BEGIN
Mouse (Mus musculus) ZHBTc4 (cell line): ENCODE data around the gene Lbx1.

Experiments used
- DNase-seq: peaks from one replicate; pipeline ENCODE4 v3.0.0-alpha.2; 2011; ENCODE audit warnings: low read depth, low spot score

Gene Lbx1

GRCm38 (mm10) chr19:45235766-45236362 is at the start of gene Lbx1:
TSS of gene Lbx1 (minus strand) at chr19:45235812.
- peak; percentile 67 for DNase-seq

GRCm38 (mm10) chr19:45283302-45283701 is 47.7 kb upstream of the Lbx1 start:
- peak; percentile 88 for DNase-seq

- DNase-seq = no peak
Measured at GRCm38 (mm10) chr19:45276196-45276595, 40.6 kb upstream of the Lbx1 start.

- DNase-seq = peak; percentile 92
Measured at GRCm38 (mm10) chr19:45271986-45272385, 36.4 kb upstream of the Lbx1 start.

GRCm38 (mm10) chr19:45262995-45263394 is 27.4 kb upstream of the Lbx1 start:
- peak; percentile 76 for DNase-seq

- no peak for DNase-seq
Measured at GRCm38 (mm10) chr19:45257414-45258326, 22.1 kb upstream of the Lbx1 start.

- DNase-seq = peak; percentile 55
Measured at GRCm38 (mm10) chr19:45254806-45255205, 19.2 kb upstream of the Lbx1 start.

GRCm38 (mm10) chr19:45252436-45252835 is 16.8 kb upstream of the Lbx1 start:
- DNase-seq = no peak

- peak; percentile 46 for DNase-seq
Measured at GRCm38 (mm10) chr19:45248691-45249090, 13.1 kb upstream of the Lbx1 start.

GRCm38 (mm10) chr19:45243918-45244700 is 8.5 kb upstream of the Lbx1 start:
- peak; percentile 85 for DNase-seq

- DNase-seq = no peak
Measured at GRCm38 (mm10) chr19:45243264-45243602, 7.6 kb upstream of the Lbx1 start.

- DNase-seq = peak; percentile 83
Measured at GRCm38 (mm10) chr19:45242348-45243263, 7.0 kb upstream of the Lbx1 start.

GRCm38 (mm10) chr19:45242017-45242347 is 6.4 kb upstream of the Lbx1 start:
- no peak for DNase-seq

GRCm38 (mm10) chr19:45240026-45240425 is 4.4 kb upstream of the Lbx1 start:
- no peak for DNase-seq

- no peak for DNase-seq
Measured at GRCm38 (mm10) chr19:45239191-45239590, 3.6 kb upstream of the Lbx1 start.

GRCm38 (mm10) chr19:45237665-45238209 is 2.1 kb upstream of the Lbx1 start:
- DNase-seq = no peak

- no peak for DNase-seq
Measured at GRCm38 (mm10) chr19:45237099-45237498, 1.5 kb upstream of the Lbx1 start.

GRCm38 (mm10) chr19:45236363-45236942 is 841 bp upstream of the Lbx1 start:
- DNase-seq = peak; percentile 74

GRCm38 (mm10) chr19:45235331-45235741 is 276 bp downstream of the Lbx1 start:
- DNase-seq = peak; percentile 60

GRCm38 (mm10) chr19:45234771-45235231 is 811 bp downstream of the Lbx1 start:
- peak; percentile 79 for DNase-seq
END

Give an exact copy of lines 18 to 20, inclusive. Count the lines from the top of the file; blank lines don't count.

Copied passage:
- DNase-seq = peak; percentile 55
Measured at GRCm38 (mm10) chr19:45254806-45255205, 19.2 kb upstream of the Lbx1 start.

GRCm38 (mm10) chr19:45252436-45252835 is 16.8 kb upstream of the Lbx1 start: